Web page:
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Neuroscience: My life with Parkinson’s

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About a year ago, I found myself at a lavish dinner party filled with celebrities and very wealthy people. I am a young professor at a major research university, and my wife and I were invited to meet and chat with donors at the institution. To any outside observer, my career was about to go ahead. After working intensely and passionately in science for my entire adult life, I had secured my dream job directing an independent neuroscience research laboratory.

I was talking to a businessman whose family members were affected by a serious medical condition. He turned to me and said: “You are a neuroscientist. What do you know about Parkinson’s disease?”

I caught sight of my wife, but she engaged in another conversation. I was on my own, and I paused to gather my thoughts before reacting. Because I had a secret.

It was a secret I hadn’t told any of my coworkers yet: I have Parkinson’s.

I am still at the beginning of my fascinating, frightening and ultimately life-affirming journey as a brain scientist with a disabling disease of the brain. Already it has given me a new perspective on my work, it has inspired me to appreciate life and it has allowed me to see myself as a person who can make a difference in ways that I never expected. But it took some time to get here.

first sign

I remember the first time I saw something was wrong. Four years ago, I was filling out a mountain of order forms for new lab equipment.

After a few pages, my hand became a trembling lump of flesh and bone, locked in needlessly tense stiffness. A few days later, I noticed that my walk was changing: instead of rolling my arm to my side, I held it rigidly in front of me, even grasping the bottom edge of my shirt. I also had occasional tingling in the last two fingers of my hand.

I was 36 and it was the most terrifying time of my life, even with none of these mysterious symptoms. In the span of six months, I found myself in a job I had spent 20 years preparing for, I became a father for the second time, I moved across the country to a city we didn’t know anyone in, and I was working alone.

In an empty lab wondering who left me in charge. I study how neuromodulatory chemicals like dopamine affect neural activity and behavior. And now, my own brain chemistry was rebelling against me.

I considered several possibilities. a brain tumor? dystonia? motor neurone disease? Huntington’s disease? multiple sclerosis? Was I just stressed?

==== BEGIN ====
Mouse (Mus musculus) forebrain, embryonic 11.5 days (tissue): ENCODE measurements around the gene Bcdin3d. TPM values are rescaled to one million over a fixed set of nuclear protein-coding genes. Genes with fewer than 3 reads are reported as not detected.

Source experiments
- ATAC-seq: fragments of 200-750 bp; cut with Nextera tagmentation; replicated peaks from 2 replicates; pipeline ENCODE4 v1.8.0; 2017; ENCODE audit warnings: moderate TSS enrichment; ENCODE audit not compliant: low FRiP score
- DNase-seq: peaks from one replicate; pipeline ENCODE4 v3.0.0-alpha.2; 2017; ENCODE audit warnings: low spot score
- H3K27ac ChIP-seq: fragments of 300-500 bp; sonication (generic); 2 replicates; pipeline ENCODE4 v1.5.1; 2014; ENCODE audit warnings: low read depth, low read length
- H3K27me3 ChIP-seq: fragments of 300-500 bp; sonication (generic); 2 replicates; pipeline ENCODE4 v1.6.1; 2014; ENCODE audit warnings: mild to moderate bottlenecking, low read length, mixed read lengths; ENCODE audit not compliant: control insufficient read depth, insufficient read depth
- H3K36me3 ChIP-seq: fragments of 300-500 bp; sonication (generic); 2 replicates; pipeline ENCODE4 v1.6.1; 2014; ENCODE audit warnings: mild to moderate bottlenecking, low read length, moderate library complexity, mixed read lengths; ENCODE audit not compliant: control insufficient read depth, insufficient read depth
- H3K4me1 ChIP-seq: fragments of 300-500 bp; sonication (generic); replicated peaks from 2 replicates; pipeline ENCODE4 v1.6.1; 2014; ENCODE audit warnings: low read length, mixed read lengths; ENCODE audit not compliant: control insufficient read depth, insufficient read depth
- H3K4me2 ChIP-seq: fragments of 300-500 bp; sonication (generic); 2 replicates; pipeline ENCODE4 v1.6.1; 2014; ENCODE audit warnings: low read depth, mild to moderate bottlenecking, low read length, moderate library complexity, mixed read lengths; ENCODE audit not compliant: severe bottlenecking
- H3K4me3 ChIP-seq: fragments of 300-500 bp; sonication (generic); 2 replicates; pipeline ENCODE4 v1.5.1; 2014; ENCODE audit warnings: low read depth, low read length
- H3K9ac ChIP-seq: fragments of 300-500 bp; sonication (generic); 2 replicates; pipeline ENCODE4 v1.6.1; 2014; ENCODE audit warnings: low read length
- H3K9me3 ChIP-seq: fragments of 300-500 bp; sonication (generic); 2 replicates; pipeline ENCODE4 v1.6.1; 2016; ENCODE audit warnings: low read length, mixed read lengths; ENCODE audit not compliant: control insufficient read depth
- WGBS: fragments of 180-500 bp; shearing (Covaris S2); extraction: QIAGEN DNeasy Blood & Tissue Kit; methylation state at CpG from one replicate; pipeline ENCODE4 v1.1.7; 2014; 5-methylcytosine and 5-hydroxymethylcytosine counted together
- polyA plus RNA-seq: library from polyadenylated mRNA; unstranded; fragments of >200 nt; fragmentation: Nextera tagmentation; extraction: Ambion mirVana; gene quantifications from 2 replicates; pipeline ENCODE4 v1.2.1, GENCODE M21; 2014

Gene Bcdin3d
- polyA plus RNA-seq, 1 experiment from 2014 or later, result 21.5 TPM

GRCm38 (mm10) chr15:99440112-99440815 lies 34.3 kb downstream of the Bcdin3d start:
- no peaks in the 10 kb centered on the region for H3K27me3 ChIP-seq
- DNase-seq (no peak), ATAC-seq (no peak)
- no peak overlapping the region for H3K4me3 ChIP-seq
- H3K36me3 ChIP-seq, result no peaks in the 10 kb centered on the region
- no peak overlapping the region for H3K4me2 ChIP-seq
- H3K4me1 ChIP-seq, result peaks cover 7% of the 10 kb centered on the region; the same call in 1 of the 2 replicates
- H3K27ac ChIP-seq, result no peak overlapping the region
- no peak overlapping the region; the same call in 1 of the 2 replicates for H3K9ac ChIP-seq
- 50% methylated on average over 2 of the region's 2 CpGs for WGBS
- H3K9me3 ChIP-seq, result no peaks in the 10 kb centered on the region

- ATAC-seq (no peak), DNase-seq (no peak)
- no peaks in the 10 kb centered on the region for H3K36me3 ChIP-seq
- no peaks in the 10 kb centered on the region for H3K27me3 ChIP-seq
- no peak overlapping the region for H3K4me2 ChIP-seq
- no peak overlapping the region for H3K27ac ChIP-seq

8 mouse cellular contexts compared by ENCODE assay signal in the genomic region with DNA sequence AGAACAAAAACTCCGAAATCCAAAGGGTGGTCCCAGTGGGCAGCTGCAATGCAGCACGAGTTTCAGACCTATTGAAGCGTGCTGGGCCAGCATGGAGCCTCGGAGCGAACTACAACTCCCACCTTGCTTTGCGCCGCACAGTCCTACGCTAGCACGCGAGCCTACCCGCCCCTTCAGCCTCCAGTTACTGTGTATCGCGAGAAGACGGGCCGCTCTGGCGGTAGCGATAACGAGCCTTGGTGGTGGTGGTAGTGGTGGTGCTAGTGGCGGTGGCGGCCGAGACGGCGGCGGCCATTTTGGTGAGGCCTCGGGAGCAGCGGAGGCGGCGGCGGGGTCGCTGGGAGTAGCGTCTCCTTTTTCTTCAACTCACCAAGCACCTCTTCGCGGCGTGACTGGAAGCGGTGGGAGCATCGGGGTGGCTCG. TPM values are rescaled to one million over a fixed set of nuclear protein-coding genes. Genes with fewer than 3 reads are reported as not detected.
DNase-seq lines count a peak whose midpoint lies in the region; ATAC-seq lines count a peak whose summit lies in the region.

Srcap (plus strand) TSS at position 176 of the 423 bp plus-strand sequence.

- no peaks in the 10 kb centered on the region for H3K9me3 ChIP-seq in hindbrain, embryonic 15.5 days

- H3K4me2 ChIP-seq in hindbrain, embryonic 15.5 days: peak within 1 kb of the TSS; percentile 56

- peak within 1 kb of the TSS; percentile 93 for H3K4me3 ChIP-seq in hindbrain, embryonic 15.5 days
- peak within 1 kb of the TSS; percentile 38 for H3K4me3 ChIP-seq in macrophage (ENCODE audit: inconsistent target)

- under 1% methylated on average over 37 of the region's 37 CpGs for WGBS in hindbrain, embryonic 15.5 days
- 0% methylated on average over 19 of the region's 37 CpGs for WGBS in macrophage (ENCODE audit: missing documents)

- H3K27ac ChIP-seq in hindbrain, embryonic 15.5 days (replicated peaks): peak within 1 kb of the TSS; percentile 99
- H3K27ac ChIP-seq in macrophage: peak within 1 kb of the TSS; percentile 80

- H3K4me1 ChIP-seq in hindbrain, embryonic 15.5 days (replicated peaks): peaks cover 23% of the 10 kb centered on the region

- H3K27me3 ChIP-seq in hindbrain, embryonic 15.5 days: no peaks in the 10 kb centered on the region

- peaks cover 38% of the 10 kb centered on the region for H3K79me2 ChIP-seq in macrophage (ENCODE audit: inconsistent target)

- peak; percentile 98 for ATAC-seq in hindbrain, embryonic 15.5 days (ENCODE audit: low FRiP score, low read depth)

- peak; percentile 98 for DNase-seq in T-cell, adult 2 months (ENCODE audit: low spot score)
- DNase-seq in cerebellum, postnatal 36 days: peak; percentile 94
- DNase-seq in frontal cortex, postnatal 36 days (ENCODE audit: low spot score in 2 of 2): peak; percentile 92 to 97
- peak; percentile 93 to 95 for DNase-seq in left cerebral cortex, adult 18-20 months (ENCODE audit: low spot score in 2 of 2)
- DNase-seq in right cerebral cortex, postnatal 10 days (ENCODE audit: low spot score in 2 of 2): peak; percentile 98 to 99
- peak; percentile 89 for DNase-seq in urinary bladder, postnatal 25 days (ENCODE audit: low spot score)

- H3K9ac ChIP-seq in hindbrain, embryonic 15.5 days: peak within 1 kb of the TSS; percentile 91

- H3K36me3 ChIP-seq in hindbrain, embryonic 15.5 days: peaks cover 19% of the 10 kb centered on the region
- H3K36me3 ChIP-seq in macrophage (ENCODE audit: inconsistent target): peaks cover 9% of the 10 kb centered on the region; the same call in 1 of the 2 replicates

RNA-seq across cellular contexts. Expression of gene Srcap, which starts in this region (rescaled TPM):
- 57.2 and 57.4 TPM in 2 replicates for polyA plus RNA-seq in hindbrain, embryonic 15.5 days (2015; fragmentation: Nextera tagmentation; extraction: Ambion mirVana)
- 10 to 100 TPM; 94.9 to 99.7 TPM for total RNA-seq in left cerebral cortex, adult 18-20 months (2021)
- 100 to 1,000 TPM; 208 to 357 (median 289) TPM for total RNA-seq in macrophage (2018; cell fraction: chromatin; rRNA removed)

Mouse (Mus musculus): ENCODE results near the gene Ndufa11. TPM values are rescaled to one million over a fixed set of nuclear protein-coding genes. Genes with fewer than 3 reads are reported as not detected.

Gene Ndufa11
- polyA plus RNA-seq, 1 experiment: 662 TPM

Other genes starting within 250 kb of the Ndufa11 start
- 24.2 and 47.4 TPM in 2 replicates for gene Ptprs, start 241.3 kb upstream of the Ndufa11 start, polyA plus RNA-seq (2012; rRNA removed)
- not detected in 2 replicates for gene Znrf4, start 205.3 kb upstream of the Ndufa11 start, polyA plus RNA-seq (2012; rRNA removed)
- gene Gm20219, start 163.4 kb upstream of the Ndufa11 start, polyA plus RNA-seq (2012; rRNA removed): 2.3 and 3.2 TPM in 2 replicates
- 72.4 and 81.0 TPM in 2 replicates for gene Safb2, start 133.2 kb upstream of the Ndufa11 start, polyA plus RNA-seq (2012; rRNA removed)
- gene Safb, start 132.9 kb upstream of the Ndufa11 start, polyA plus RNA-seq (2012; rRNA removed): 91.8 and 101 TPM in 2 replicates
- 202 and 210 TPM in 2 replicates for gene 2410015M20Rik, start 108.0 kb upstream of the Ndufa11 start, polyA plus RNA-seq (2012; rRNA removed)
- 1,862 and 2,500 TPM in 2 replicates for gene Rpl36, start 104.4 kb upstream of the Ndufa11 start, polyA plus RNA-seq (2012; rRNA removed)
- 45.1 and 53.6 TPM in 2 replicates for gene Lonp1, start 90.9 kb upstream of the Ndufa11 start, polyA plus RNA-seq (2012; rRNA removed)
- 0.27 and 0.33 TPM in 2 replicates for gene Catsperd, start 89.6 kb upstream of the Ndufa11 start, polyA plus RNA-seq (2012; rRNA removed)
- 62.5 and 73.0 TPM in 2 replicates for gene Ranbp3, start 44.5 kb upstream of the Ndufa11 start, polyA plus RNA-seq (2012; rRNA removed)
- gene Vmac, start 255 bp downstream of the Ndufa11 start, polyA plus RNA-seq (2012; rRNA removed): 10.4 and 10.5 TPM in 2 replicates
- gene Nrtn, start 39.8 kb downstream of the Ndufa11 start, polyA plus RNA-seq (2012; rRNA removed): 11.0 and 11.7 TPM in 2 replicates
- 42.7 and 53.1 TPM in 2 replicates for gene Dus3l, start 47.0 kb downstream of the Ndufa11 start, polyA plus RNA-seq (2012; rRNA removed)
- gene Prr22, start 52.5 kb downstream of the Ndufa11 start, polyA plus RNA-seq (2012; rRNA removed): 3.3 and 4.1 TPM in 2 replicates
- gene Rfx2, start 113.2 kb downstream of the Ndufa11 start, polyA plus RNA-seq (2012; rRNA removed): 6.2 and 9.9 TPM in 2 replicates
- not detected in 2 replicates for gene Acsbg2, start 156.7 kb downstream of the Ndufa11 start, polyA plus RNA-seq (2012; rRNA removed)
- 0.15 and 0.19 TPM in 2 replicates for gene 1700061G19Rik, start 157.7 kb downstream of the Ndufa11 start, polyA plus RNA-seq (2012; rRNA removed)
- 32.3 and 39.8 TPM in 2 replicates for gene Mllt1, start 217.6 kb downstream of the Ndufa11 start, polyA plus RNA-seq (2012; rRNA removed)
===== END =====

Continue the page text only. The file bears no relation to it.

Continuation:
My diagnosis came from a young neurology fellow at one of the world’s leading centers for the study of movement disorders. He felt more like a peer than an authority figure. He, too, spent a lot of time doing basic research in the lab and published papers in some of the same journals as mine; We could have met each other as easily as in a scientific meeting. As a result, the experience of my diagnosis was oddly collegial.

Immediately, I wondered how long I could get away without telling my colleagues. I worried that if the reviewers weren’t confident about investing in my future, I would be less likely to get the grant I needed to run my lab. I wondered if students and postdocs would be afraid to join my research group.

And, perhaps most importantly, how long will I be able to experiment – the thing I love the most. Stiffness, tremors, fatigue, jerky movements, falls, drooling, slurred speech and expressionless Parkinsonian mask. All these can be part of my future.

mind matters

I was diagnosed with Parkinson’s more than two years ago. From that day on, I’ve had a different relationship with the brain – my scientific focus for the past 20 years. Now I know what it’s like to have a brain disorder and can detect its manifestations earlier. Take the very strange symptom known as ‘freezing’.

Sometimes, when I try to raise my hand well… Note that I didn’t say can’t. There is nothing wrong with my hands. It’s still strong and able to walk, but it takes effort for me to move, even focus – often to the extent that whatever my brain is doing (talking) including doing or thinking) I have to stop. Sometimes, when no one else is around, I use my other hand to move it.

As a neuroscientist, being directly confronted with the intersection of neurophysiological and philosophical constructs of ‘desire’ is simultaneously fascinating and terrifying.

The way my mind and body battle forces me to rethink the homunculus, a generally disrespectful (among neuroscientists) little man pulling levers inside our heads, reading inputs and outputs. Sends. Everything we know about how the brain is arranged belies this image, and yet in my daily experience there is a dualism.

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